‘Buyers should bargain in primary market’

The Malaysian property market will continue to be flat this year, according to CBRE | WTW managing director Foo Gee Jen. “I believe property transactions in 2020 will not be as high as 2019 as the HOC (Home Ownership Campaign) has not been extended to this year,” he said. He noted some trends that will be more apparent in the near future including the rise of millennial property buyers and the expanding senior population. On the large property overhang numbers in Malaysia, Foo said one reason for the overhang is high housing prices, especially in urban areas. “In Malaysia, it is a take it or leave it situation when it comes to new projects. It is time for the power to determine the pricing be returned to buyers. Buyers should determine the price, not the other way round,” said Foo. (The Edge)

FT Ministry creates fund to help Bumiputera pay housing deposit

The Federal Territory Ministry, through Kuala Lumpur City Hall, (DBKL) will provide a revolving fund of RM3.9 million to help Bumiputera buy affordable homes. Its Minister Khalid Abdul Samad said the move was seen as able to lighten the burden of buyers, who had been offered such accommodations, by providing down payments. The loans from the revolving fund must be paid back in 10 years without any interest being imposed. The fund was collected through fines from developers who sold Bumiputera quota units without approval other than the 5% contributions from the prices of those units which were given the green light to be sold to non-Bumiputera. He said the target of the revolving fund was the B40 group especially for the purchase of their first home. (Malay Mail)

e-Tunai allocation may be increased

The government will consider increasing the initial RM450mil allocation for 15 million people in the e-Tunai Rakyat initiative should the number of applicants increase, says Finance Minister Lim Guan Eng. Estimating the increase of applicants to be around another one million people, he said the government can still afford to foot the extra expenditure. The claims for the e-Tunai Rakyat initiative kicked off on Wednesday with Touch ‘n Go eWallet, Boost and GrabPay selected to be the service providers for the project. Lim said RM10mil expenditure was recorded on all three service providers on the first day, adding that the overwhelming response in people going cashless will provide a boost in local consumption. The government, said Lim, will embark on a road tour nationwide to promote the initiative.He called on Malaysians to register and claim the amount before March 9. (The Star Online)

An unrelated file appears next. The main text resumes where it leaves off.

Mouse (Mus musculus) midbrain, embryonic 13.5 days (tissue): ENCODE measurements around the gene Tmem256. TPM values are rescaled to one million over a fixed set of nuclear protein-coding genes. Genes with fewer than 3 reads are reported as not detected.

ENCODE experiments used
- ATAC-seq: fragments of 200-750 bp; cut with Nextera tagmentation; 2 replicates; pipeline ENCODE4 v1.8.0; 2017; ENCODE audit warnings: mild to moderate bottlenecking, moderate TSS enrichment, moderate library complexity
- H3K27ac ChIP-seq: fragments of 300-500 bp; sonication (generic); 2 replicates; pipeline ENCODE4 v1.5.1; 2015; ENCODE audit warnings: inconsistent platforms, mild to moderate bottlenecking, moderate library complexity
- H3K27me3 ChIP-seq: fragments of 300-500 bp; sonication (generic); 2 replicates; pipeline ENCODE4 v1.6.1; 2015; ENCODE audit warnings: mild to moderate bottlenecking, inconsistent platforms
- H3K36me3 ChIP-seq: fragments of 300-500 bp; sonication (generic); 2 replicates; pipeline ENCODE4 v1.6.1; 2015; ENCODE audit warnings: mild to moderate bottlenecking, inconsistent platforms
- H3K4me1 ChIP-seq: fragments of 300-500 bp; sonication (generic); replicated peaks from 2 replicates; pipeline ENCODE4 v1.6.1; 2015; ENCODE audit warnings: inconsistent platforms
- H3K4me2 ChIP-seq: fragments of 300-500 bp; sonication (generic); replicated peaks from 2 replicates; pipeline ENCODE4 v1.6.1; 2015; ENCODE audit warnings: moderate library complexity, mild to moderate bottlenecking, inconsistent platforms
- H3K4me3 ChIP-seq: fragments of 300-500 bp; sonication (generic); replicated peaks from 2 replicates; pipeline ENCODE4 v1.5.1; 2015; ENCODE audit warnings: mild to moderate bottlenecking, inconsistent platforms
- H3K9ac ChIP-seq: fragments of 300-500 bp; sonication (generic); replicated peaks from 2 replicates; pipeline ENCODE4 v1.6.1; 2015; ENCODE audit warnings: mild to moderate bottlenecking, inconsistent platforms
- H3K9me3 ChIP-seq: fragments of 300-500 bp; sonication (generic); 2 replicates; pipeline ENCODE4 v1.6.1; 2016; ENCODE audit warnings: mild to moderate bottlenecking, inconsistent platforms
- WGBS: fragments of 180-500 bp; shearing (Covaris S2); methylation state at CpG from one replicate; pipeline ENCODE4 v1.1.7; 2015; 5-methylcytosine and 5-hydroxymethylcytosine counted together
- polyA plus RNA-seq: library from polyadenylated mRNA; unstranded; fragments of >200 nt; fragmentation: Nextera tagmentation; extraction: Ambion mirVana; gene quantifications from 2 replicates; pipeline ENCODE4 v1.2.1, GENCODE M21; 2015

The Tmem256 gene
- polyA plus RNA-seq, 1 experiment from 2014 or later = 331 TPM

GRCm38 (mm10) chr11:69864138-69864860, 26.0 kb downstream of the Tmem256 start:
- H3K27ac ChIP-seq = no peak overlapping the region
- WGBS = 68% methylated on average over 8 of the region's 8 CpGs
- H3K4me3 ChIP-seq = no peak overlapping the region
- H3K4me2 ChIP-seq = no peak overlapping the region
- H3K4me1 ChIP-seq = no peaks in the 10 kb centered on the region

PLUS likely to restructure bonds

The upcoming restructuring of Projek Lebuhraya Utara-Selatan (PLUS) Malaysia Bhd’s concession to enable a 18% toll rate cut and an extension to the toll period may be the benchmark deal for toll reduction plans involving other highways in Malaysia. RAM Rating co-head of infrastructure and utilities ratings Davinder Kaur said a sector-wide toll rate reduction will have to take into account the government’s limited fiscal space and the potential financial burden. For context, highway concession restructuring is not new in Malaysia. The largest restructuring to date was under PLUS in 2012. Previously, the restructuring of highway concession agreements by changing the toll rates and extending concession tenures had been undertaken to contain the government’s ballooning compensation payments to the highway concessionaire. (The Star Online)

Study: In 2020, domestic political instability top concern for Malaysians

Domestic political instability, which includes ethnic and religious tensions, was listed as the top security challenge for Malaysia in 2020, according to a new poll. In the “State of Southeast Asia 2020” survey by the Singapore-based ISEAS-Yusof Ishak Institute, 81% of those surveyed in Malaysia named domestic political instability as the most pronounced security challenge in 2020. The 2020 figure was up from 45.9% in the previous year’s poll. According to the survey, the second security concern for Malaysia was economic downturn, with 73% of respondents stating so. The ordering of security concerns in the 2020 findings were identical to the 2019 results — (in descending order) domestic political instability, economic downturn, climate change, increased military tensions and terrorism. (Malay Mail)